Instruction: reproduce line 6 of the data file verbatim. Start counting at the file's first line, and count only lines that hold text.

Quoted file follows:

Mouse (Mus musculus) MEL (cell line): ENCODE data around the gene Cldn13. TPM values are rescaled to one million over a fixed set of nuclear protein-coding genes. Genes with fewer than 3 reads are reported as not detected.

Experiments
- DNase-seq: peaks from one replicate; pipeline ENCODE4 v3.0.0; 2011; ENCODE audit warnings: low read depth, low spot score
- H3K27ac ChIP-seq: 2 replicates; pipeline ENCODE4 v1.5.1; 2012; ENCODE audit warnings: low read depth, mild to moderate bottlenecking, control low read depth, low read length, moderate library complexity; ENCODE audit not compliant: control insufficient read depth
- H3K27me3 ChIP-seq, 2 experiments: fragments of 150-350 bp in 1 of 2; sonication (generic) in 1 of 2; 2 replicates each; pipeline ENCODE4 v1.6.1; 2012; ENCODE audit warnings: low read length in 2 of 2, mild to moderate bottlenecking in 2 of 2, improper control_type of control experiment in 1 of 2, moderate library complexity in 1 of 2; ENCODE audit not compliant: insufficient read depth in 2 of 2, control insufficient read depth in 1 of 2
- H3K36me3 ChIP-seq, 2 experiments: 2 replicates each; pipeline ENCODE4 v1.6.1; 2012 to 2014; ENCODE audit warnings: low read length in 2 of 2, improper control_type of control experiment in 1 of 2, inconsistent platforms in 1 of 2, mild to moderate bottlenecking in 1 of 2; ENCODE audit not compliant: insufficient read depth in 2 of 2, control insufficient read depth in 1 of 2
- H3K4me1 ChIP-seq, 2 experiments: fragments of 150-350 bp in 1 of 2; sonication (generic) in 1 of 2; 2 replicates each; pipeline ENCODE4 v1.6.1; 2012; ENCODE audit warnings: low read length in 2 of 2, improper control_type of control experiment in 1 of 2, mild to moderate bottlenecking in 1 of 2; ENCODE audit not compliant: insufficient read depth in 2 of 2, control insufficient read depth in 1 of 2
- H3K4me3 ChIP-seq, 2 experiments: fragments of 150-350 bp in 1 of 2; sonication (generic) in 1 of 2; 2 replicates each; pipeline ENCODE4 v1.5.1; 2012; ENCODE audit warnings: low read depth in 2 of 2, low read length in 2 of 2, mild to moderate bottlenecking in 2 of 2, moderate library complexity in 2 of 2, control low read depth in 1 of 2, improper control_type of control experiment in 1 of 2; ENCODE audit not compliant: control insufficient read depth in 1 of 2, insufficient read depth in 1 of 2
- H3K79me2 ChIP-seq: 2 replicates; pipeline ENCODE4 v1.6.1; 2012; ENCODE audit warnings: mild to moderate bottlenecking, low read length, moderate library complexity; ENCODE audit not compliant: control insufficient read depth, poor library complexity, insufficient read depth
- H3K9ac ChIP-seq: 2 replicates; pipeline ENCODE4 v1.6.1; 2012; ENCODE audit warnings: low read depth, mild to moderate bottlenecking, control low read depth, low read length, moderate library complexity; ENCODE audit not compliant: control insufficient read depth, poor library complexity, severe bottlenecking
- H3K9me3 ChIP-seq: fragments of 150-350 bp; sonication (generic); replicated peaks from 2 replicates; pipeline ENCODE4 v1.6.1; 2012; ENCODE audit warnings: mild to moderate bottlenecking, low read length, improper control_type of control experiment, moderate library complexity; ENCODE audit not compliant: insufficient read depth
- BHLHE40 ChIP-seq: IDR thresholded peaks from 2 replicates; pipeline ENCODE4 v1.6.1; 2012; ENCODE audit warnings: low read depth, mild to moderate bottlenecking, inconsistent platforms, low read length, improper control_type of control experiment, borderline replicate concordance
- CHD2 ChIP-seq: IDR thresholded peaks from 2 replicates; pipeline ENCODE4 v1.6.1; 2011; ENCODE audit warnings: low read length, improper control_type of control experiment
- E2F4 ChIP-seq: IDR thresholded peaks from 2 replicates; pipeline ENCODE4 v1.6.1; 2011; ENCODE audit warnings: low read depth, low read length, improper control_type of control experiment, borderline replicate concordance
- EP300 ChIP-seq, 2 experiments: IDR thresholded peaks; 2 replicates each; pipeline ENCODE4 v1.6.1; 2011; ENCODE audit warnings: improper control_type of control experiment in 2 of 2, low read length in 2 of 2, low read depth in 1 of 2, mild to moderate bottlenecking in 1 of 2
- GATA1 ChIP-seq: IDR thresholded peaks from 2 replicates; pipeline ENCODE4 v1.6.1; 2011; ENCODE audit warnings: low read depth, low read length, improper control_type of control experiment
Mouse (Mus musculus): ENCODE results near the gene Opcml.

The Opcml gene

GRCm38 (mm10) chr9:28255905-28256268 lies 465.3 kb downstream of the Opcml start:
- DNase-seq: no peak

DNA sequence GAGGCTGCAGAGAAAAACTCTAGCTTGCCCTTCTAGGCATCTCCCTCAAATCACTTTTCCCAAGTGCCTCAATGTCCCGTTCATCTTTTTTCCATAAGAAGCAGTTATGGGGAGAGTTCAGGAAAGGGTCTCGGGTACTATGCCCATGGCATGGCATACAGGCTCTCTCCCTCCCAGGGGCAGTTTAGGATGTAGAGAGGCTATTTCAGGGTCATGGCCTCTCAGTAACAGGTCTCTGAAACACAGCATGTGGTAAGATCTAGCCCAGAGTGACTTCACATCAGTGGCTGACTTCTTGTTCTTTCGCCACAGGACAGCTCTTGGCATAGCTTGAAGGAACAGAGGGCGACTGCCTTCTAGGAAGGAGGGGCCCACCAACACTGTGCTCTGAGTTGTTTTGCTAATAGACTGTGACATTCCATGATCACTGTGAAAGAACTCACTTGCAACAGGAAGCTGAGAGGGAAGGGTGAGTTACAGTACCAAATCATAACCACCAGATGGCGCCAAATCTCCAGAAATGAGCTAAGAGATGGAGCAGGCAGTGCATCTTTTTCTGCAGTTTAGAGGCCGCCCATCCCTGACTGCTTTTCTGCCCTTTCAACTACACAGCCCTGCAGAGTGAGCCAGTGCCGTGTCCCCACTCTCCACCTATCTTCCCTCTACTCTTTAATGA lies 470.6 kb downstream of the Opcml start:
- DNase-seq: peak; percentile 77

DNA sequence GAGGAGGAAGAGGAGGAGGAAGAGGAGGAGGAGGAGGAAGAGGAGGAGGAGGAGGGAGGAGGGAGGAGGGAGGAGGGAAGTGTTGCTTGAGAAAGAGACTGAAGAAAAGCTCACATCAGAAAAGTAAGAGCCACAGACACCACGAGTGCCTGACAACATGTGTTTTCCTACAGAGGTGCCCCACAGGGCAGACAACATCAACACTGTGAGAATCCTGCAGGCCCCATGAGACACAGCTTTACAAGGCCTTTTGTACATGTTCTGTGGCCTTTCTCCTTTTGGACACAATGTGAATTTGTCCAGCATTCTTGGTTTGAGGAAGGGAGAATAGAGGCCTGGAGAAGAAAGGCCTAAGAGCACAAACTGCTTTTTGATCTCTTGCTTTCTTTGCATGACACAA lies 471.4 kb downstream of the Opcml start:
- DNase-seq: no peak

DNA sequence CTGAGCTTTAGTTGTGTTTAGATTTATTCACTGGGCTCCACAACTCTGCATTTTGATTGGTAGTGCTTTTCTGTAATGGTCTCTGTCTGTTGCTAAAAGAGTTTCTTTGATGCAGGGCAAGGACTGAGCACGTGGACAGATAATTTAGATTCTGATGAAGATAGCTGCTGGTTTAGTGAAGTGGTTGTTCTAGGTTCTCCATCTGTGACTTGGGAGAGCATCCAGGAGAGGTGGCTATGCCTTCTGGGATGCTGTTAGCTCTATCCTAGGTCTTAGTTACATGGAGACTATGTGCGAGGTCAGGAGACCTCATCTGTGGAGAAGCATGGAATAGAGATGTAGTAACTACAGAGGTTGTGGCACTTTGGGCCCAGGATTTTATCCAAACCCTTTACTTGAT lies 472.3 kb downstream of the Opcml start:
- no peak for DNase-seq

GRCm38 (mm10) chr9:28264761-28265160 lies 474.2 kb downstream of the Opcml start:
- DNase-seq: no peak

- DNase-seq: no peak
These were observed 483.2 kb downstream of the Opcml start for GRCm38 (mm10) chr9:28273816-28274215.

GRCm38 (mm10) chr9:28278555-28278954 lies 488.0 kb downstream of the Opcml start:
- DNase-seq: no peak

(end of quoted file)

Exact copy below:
- H3K36me3 ChIP-seq, 2 experiments: 2 replicates each; pipeline ENCODE4 v1.6.1; 2012 to 2014; ENCODE audit warnings: low read length in 2 of 2, improper control_type of control experiment in 1 of 2, inconsistent platforms in 1 of 2, mild to moderate bottlenecking in 1 of 2; ENCODE audit not compliant: insufficient read depth in 2 of 2, control insufficient read depth in 1 of 2